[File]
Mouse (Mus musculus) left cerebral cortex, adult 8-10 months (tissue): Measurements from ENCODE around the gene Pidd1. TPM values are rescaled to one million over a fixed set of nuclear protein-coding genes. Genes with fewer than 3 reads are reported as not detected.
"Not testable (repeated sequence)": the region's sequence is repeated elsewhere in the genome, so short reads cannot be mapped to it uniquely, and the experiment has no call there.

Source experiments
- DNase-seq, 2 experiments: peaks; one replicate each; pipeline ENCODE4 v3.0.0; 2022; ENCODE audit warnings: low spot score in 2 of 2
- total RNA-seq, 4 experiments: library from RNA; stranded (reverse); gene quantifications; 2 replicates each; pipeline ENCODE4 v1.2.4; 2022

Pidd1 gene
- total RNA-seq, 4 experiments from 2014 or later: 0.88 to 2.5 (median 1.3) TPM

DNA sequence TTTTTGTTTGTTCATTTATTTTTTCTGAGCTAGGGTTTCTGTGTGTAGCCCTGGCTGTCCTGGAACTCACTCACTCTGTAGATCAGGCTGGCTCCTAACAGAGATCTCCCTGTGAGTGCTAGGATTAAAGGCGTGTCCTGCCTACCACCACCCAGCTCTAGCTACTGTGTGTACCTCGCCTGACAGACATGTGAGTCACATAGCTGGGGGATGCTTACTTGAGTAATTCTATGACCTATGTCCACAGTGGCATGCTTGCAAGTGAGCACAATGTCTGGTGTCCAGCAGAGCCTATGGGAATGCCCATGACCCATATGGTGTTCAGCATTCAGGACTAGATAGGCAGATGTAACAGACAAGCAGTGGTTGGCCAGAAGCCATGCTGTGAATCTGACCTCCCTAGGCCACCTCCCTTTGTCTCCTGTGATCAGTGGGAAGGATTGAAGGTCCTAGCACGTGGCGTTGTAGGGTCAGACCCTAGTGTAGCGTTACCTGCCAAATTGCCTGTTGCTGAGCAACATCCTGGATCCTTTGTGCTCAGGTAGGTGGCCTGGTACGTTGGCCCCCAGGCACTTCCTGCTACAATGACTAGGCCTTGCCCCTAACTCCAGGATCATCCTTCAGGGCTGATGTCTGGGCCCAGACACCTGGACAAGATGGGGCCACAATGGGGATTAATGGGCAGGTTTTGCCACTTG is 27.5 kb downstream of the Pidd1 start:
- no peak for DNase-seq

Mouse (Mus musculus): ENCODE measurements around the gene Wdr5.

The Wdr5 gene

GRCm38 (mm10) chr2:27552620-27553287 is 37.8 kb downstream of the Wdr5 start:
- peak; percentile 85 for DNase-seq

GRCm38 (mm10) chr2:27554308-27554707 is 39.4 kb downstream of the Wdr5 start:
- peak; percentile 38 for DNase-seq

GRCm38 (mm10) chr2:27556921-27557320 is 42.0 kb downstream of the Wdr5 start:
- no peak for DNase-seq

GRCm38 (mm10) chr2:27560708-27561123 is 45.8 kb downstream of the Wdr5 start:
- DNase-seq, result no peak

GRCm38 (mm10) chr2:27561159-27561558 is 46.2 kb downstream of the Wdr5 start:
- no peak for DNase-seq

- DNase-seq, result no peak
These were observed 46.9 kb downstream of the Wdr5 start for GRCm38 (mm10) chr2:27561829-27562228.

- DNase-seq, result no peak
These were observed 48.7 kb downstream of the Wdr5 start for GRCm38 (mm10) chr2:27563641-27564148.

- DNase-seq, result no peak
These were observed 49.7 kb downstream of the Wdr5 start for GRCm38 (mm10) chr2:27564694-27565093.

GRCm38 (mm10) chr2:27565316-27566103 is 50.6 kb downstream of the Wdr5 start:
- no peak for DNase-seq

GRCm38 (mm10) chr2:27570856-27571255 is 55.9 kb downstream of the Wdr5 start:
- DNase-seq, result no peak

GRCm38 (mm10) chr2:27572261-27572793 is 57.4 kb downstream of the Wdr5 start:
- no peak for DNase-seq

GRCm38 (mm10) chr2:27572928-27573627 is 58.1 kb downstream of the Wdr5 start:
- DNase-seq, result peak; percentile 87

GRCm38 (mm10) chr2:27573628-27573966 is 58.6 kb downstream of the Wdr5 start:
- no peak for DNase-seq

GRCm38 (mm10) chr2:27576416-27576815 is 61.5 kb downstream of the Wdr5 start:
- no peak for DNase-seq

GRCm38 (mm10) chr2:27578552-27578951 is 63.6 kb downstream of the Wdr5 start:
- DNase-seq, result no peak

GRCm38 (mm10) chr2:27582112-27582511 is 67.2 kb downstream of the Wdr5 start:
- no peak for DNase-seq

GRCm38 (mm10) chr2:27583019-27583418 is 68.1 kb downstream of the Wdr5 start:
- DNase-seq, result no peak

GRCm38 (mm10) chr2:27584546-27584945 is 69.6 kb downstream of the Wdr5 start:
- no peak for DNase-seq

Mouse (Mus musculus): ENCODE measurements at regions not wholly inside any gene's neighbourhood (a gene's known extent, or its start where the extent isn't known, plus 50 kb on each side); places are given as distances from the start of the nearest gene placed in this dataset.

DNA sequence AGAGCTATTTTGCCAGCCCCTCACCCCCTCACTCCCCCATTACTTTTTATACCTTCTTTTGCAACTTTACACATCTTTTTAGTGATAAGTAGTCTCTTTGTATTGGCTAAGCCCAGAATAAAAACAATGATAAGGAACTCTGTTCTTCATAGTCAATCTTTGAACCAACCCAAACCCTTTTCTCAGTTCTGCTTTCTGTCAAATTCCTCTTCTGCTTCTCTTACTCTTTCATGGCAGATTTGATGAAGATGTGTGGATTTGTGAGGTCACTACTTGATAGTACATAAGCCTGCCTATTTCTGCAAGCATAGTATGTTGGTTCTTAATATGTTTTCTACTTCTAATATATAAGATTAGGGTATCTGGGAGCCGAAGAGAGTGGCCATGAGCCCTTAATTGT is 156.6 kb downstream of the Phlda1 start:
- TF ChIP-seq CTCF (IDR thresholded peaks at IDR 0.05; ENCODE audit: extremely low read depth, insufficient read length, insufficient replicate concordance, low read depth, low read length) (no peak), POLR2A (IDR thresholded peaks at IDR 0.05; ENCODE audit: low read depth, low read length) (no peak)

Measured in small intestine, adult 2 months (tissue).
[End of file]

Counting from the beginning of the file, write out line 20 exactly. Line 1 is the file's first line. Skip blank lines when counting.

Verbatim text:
GRCm38 (mm10) chr2:27561159-27561558 is 46.2 kb downstream of the Wdr5 start: